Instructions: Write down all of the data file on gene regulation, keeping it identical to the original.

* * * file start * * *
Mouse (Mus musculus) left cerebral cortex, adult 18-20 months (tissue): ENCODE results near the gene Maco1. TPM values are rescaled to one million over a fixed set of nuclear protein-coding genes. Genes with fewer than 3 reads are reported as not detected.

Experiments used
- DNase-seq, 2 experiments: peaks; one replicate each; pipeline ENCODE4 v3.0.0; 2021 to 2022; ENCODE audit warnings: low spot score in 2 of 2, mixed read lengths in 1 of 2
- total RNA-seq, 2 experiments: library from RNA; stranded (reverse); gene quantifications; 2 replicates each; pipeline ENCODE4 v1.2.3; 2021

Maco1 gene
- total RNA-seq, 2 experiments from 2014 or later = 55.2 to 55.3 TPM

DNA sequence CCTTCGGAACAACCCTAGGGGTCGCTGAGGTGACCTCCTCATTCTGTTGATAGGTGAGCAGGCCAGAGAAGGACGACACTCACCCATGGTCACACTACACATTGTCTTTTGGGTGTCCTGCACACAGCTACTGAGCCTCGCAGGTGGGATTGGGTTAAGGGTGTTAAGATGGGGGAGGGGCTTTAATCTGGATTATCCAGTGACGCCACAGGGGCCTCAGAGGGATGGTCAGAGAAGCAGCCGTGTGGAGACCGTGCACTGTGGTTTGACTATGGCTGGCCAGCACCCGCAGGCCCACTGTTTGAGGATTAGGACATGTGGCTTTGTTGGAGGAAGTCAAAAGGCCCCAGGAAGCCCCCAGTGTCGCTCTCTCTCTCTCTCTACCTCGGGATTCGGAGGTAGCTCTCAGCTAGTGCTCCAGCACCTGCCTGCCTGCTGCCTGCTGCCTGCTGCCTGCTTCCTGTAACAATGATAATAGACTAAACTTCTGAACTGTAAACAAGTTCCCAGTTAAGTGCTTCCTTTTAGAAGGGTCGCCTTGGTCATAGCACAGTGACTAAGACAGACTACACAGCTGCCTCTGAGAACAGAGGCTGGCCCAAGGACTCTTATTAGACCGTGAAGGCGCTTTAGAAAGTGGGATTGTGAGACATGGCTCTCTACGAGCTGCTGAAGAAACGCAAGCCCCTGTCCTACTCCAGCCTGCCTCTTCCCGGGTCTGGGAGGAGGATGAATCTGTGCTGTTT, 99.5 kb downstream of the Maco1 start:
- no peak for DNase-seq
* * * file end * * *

Mouse (Mus musculus) left cerebral cortex, adult 18-20 months (tissue): ENCODE results near the gene Maco1. TPM values are rescaled to one million over a fixed set of nuclear protein-coding genes. Genes with fewer than 3 reads are reported as not detected.

Experiments used
- DNase-seq, 2 experiments: peaks; one replicate each; pipeline ENCODE4 v3.0.0; 2021 to 2022; ENCODE audit warnings: low spot score in 2 of 2, mixed read lengths in 1 of 2
- total RNA-seq, 2 experiments: library from RNA; stranded (reverse); gene quantifications; 2 replicates each; pipeline ENCODE4 v1.2.3; 2021

Maco1 gene
- total RNA-seq, 2 experiments from 2014 or later = 55.2 to 55.3 TPM

DNA sequence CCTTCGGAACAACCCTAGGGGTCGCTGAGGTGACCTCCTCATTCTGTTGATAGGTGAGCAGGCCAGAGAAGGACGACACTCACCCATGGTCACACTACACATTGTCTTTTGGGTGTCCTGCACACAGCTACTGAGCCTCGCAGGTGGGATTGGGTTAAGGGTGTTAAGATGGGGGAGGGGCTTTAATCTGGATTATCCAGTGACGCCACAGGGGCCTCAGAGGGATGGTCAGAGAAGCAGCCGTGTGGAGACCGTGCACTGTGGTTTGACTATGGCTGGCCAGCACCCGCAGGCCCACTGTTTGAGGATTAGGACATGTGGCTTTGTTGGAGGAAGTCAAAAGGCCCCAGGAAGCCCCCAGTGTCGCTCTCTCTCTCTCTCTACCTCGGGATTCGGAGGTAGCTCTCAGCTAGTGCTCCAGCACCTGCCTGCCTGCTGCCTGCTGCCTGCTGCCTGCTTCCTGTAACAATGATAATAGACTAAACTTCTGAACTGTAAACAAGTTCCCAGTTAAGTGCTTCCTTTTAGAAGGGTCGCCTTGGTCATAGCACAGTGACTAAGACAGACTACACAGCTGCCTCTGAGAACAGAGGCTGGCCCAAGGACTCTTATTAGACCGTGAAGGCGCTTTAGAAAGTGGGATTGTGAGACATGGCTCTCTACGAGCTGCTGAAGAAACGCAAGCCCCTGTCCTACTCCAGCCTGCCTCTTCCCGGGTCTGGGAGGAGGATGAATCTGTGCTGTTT, 99.5 kb downstream of the Maco1 start:
- no peak for DNase-seq